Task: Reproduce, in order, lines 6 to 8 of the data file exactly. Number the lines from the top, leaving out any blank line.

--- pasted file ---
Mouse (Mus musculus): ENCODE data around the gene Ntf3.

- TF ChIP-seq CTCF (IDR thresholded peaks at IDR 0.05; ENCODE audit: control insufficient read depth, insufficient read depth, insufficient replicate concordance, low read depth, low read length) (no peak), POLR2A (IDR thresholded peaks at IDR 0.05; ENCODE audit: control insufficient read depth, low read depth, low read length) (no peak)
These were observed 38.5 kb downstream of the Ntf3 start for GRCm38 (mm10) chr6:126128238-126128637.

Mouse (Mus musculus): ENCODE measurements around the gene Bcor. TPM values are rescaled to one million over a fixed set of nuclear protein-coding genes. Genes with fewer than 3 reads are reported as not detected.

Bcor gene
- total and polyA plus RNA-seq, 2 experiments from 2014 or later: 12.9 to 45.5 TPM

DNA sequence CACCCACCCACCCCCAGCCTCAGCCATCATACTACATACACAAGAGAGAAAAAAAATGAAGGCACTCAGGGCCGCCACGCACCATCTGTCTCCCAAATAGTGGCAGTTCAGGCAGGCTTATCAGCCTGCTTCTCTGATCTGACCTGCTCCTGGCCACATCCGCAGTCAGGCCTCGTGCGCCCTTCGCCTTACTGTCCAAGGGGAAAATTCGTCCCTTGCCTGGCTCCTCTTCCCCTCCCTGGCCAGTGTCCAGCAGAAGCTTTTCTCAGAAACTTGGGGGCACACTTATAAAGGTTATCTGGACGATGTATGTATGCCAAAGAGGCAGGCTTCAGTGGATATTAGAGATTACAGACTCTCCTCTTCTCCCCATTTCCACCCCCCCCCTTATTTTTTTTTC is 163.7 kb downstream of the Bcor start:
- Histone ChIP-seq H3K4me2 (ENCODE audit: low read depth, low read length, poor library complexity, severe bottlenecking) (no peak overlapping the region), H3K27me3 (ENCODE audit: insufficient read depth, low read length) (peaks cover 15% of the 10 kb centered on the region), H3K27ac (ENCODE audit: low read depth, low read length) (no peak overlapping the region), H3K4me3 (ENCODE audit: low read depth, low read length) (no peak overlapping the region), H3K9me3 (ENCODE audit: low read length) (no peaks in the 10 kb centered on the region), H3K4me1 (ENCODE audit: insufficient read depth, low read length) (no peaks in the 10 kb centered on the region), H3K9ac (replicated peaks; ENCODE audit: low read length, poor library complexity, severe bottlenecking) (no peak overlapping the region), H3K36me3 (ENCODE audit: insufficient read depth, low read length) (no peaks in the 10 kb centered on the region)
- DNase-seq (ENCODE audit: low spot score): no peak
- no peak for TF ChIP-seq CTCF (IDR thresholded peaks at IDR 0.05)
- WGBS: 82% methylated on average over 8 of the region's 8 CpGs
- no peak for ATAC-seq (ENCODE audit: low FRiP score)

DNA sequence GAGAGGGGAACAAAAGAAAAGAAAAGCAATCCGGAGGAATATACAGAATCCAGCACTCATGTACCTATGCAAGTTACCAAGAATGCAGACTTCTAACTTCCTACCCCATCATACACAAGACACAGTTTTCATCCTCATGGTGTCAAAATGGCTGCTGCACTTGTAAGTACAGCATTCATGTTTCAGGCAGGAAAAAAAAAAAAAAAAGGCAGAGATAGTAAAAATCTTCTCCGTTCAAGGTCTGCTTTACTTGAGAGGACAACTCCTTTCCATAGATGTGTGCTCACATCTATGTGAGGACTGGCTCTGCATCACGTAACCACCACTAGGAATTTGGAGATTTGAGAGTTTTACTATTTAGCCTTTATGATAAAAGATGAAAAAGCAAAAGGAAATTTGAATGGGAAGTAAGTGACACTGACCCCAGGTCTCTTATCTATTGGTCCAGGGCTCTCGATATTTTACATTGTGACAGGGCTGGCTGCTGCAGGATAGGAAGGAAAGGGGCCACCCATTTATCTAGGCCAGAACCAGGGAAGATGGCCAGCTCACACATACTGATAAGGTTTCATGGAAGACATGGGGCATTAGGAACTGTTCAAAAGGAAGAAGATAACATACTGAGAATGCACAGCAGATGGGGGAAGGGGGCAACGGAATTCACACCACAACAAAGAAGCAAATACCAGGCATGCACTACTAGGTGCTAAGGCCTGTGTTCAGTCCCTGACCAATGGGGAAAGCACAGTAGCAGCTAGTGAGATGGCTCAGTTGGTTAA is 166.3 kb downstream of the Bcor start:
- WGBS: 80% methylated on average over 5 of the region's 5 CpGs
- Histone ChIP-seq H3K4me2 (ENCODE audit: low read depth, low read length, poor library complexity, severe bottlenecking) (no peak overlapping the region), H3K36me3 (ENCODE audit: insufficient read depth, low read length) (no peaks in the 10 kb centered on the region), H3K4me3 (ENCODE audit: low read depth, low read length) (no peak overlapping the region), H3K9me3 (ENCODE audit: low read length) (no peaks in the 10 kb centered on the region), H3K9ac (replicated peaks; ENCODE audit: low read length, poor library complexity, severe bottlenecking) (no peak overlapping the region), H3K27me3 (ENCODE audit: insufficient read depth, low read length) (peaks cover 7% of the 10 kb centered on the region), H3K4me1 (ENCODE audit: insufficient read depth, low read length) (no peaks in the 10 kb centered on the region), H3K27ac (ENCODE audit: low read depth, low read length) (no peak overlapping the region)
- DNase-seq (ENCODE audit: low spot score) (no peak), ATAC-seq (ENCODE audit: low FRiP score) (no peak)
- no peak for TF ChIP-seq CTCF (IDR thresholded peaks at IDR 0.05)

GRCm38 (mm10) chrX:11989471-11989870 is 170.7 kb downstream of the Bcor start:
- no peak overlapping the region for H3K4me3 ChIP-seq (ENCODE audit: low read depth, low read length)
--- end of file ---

- total and polyA plus RNA-seq, 2 experiments from 2014 or later: 12.9 to 45.5 TPM

DNA sequence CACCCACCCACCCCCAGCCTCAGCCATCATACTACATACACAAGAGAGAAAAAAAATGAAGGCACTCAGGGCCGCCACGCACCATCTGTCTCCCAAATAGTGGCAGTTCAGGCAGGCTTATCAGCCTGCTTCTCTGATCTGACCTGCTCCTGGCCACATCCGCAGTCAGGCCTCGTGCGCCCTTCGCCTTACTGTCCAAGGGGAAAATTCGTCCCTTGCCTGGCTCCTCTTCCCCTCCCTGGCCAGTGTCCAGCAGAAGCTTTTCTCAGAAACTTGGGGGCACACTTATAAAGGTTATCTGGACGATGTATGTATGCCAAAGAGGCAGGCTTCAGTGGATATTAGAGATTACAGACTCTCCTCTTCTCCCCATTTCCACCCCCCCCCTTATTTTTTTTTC is 163.7 kb downstream of the Bcor start:
- Histone ChIP-seq H3K4me2 (ENCODE audit: low read depth, low read length, poor library complexity, severe bottlenecking) (no peak overlapping the region), H3K27me3 (ENCODE audit: insufficient read depth, low read length) (peaks cover 15% of the 10 kb centered on the region), H3K27ac (ENCODE audit: low read depth, low read length) (no peak overlapping the region), H3K4me3 (ENCODE audit: low read depth, low read length) (no peak overlapping the region), H3K9me3 (ENCODE audit: low read length) (no peaks in the 10 kb centered on the region), H3K4me1 (ENCODE audit: insufficient read depth, low read length) (no peaks in the 10 kb centered on the region), H3K9ac (replicated peaks; ENCODE audit: low read length, poor library complexity, severe bottlenecking) (no peak overlapping the region), H3K36me3 (ENCODE audit: insufficient read depth, low read length) (no peaks in the 10 kb centered on the region)